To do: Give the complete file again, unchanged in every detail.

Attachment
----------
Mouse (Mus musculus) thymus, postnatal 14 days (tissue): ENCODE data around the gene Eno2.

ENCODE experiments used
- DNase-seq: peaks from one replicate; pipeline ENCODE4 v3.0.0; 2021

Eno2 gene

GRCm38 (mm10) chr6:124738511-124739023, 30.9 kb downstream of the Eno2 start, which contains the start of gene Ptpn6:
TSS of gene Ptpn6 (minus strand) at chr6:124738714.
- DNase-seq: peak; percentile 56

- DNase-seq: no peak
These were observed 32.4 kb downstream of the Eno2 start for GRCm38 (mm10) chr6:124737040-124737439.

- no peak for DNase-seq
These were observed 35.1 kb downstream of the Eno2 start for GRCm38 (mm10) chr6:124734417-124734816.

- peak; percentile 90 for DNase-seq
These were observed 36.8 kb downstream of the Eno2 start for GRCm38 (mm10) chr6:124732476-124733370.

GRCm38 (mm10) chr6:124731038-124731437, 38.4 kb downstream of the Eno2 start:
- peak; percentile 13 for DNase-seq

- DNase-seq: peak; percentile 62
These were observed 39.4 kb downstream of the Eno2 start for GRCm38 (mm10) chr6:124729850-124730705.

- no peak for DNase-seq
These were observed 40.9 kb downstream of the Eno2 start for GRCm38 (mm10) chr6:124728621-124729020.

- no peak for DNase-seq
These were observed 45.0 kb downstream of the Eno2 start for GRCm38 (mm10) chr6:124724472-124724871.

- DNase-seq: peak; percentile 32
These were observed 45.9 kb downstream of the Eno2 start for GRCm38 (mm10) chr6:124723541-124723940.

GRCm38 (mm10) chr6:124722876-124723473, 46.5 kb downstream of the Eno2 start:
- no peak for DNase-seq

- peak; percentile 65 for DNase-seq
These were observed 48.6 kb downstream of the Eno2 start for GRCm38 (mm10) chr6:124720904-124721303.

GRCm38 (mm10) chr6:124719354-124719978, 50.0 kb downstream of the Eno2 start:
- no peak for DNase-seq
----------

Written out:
Mouse (Mus musculus) thymus, postnatal 14 days (tissue): ENCODE data around the gene Eno2.

ENCODE experiments used
- DNase-seq: peaks from one replicate; pipeline ENCODE4 v3.0.0; 2021

Eno2 gene

GRCm38 (mm10) chr6:124738511-124739023, 30.9 kb downstream of the Eno2 start, which contains the start of gene Ptpn6:
TSS of gene Ptpn6 (minus strand) at chr6:124738714.
- DNase-seq: peak; percentile 56

- DNase-seq: no peak
These were observed 32.4 kb downstream of the Eno2 start for GRCm38 (mm10) chr6:124737040-124737439.

- no peak for DNase-seq
These were observed 35.1 kb downstream of the Eno2 start for GRCm38 (mm10) chr6:124734417-124734816.

- peak; percentile 90 for DNase-seq
These were observed 36.8 kb downstream of the Eno2 start for GRCm38 (mm10) chr6:124732476-124733370.

GRCm38 (mm10) chr6:124731038-124731437, 38.4 kb downstream of the Eno2 start:
- peak; percentile 13 for DNase-seq

- DNase-seq: peak; percentile 62
These were observed 39.4 kb downstream of the Eno2 start for GRCm38 (mm10) chr6:124729850-124730705.

- no peak for DNase-seq
These were observed 40.9 kb downstream of the Eno2 start for GRCm38 (mm10) chr6:124728621-124729020.

- no peak for DNase-seq
These were observed 45.0 kb downstream of the Eno2 start for GRCm38 (mm10) chr6:124724472-124724871.

- DNase-seq: peak; percentile 32
These were observed 45.9 kb downstream of the Eno2 start for GRCm38 (mm10) chr6:124723541-124723940.

GRCm38 (mm10) chr6:124722876-124723473, 46.5 kb downstream of the Eno2 start:
- no peak for DNase-seq

- peak; percentile 65 for DNase-seq
These were observed 48.6 kb downstream of the Eno2 start for GRCm38 (mm10) chr6:124720904-124721303.

GRCm38 (mm10) chr6:124719354-124719978, 50.0 kb downstream of the Eno2 start:
- no peak for DNase-seq